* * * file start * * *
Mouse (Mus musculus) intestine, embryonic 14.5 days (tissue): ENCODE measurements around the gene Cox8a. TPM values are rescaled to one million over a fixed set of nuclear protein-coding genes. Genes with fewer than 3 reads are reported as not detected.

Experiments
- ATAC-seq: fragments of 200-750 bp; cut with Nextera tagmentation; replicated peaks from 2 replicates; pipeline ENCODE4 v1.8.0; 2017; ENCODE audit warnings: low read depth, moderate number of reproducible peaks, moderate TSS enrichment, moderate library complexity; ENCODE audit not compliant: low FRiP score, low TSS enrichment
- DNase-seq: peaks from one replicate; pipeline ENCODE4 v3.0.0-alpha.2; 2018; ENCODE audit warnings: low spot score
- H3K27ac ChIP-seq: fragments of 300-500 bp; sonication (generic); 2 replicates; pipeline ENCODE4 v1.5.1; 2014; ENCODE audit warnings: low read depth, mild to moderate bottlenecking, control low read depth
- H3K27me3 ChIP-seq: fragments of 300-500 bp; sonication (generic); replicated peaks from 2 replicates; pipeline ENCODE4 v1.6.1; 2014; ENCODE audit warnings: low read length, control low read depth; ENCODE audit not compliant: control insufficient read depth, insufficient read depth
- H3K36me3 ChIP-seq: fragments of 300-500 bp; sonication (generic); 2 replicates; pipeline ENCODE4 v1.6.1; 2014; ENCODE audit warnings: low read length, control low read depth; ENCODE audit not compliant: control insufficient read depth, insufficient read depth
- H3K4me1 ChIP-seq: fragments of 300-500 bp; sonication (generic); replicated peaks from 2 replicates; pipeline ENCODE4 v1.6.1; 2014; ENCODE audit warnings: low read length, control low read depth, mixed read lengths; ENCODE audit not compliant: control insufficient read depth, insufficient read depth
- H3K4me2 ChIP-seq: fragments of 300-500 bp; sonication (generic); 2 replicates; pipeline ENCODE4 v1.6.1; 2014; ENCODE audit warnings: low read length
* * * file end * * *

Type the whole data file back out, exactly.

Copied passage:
Mouse (Mus musculus) intestine, embryonic 14.5 days (tissue): ENCODE measurements around the gene Cox8a. TPM values are rescaled to one million over a fixed set of nuclear protein-coding genes. Genes with fewer than 3 reads are reported as not detected.

Experiments
- ATAC-seq: fragments of 200-750 bp; cut with Nextera tagmentation; replicated peaks from 2 replicates; pipeline ENCODE4 v1.8.0; 2017; ENCODE audit warnings: low read depth, moderate number of reproducible peaks, moderate TSS enrichment, moderate library complexity; ENCODE audit not compliant: low FRiP score, low TSS enrichment
- DNase-seq: peaks from one replicate; pipeline ENCODE4 v3.0.0-alpha.2; 2018; ENCODE audit warnings: low spot score
- H3K27ac ChIP-seq: fragments of 300-500 bp; sonication (generic); 2 replicates; pipeline ENCODE4 v1.5.1; 2014; ENCODE audit warnings: low read depth, mild to moderate bottlenecking, control low read depth
- H3K27me3 ChIP-seq: fragments of 300-500 bp; sonication (generic); replicated peaks from 2 replicates; pipeline ENCODE4 v1.6.1; 2014; ENCODE audit warnings: low read length, control low read depth; ENCODE audit not compliant: control insufficient read depth, insufficient read depth
- H3K36me3 ChIP-seq: fragments of 300-500 bp; sonication (generic); 2 replicates; pipeline ENCODE4 v1.6.1; 2014; ENCODE audit warnings: low read length, control low read depth; ENCODE audit not compliant: control insufficient read depth, insufficient read depth
- H3K4me1 ChIP-seq: fragments of 300-500 bp; sonication (generic); replicated peaks from 2 replicates; pipeline ENCODE4 v1.6.1; 2014; ENCODE audit warnings: low read length, control low read depth, mixed read lengths; ENCODE audit not compliant: control insufficient read depth, insufficient read depth
- H3K4me2 ChIP-seq: fragments of 300-500 bp; sonication (generic); 2 replicates; pipeline ENCODE4 v1.6.1; 2014; ENCODE audit warnings: low read length